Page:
In This Issue:
News from Coalition Partners & Others
I. House Hearing on FOIA Portal Scheduled for Tomorrow
II. Partners Join in Call to Declassify NIE on Afghanistan
III. Cybersecurity Bills Threaten Public Access to Information, Accountability
Last week the Project On Government Oversight – POGO launched www.OpenNDAA.org to support greater transparency in the Senate Armed Services Committee (SASC). The effort, supported by OpenTheGovernment.org and several coalition partners, is focused on asking senators to shine a light on the defense budget by making the draft National Defense Authorization Act — a bill passed annually that attracts many (often controversial) proposals, some of which would be considered by other committees — and amendments publicly available in advance of the markup, as well as opening the markup to the public. Learn more about the effort, and contact your Senator here.
Last week the Society of Professional Journalists (SPJ) released an analysis of the results of a survey of journalists who cover federal agencies on the extent to which public affairs officers do or do not control the flow of information. The results show most reporters consider that public affairs officers regulate access to information to the point where the control is a form of censorship and an impediment to providing information to the public. Learn more about the results here.
On March 13 US PIRG released Following the Money 2012: How the 50 States Rate in Providing Online Access to Government Spending Data. The report includes an evaluation of each state on how well it provides spending information online and assigns the state with an “A” to “F” letter grade. This is the U.S. PIRG Education Fund’s third annual ranking of states’ progress toward checkbook-level transparency. See how your state ranks here.
OMB Watch released an analysis of the data included in 25 federal agencies’ annual Freedom of Information Act (FOIA) reports from 1998 to 2011. Notably, the results show that, while in fiscal year (FY) 2011 the administration processed more FOIA requests than in either of the past two years, the surge in FOIA requests outpaced the administration’s increase in processing.
J.H. Snider of iSolon.org published an article on Huffington Post critiquing the National Telecommunications and Information Administration’s (NTIA) management of spectrum, including its culture of secrecy. Snider has set up a website to track the issue and make documents obtained through the Freedom of Information Act (FOIA) available here.
Tomorrow, March 21, from 2 pm – 4 pm the House Oversight and Government Reform Committee will hold a hearing, "FOIA in the 21st Century: Using Technology to Improve Transparency in Government." The focus of the hearing is expected to be on a tool — the FOIA Portal — under development by the Environmental Protection Agency (EPA), with assistance from the Department of Commerce and the National Archives and Records Administration, that would help federal agencies manage and track FOIA requests, make it easier to submit requests, and improve access to documents that have been released under the FOIA. The FOIA Portal, which leverages the existing infrastructure of Regulations.gov, is ultimately a shared solution that can reduce processing costs, support compliance with statutory deadlines, and improve customer service.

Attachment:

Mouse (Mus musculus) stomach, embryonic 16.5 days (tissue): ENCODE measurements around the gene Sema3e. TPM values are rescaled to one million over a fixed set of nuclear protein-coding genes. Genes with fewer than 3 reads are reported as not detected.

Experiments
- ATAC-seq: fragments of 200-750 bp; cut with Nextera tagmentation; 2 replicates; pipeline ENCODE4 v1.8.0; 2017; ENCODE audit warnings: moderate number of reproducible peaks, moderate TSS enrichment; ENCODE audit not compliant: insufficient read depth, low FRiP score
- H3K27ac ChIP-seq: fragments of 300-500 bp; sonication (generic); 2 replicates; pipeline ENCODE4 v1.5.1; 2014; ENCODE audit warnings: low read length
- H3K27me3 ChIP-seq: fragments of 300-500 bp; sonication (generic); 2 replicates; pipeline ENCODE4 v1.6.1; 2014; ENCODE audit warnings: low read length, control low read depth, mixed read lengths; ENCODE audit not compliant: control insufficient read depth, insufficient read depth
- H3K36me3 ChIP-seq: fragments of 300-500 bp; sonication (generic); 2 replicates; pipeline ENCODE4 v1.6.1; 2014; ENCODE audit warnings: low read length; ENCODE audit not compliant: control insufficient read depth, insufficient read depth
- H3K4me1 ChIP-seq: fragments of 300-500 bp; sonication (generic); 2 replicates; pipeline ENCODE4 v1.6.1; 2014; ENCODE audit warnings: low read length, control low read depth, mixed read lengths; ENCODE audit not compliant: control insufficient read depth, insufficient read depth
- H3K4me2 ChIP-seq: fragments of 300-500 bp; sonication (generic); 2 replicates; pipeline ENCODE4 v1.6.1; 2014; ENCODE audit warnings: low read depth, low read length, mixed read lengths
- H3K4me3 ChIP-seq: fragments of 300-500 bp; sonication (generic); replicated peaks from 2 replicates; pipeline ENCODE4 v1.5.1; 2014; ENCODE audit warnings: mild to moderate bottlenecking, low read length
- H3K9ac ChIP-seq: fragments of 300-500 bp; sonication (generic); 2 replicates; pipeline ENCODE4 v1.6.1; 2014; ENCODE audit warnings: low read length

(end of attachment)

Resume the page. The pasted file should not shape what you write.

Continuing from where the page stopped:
Several organizations devoted to openness and accountability joined in sending a letter in support of the FOIA Portal to Cass Sunstein, Administrator, Office of Information & Regulatory Affairs (OIRA), Office of Management and Budget (OMB), who was originally scheduled to testify at the hearing. The letter explains how, in addition to offering the best hope for improving the administration’s compliance with the FOIA and affording the public the broadest access to government documents, the FOIA Portal could also be integrated with the Department of Justice’s, FOIA.gov, a site intended to make it easy for the public to view and compare agency’s annual FOIA statistics, to make more precise and granular reporting data available.
Last week more than twenty organizations joined us in asking President Obama to declassify the National Intelligence Estimate (NIE) on Afghanistan in interest of increasing the transparency of the Administration, and showing respect for informed public opinion. As the letter points out, past experience shows that full disclosure of the NIE’s key judgments is possible while still protecting all properly classified information. Representative Walter Jones (R-NC) and Representative James McGovern (D- WA) made a similar request in January of this year.
Organizations concerned with open government and accountability have rallied in opposition to provisions in cybersecurity bills recently introduced in the Senate that would unduly cut off public access to information that may be critical to public health and safety.
Concurrent with last week’s Sunshine Week Senate Judiciary Committee hearing examining the public’s right to know, OpenTheGovernment.org released a letter signed by more than 40 organizations objecting to sweeping provisions in the cybersecurity bill recently introduced by Senator McCain, that create unnecessary, overbroad and unwise exemptions to the Freedom of Information Act (FOIA). Perhaps most troublingly, Senator McCain’s bill would make the most substantive amendment to the FOIA’s exemptions since 1986 — without the benefit of any input from the public or Congressional committees that have expertise on the FOIA.
In February, we released a letter expressing concerns about similarly expansive provisions, in S.2105, the Cybersecurity Act of 2012 – a bill introduced by Senator Lieberman. Provisions in S.2105 would significantly expand the government’s ability to keep information out of the public’s hands, and jeopardize the rights of whistleblowers.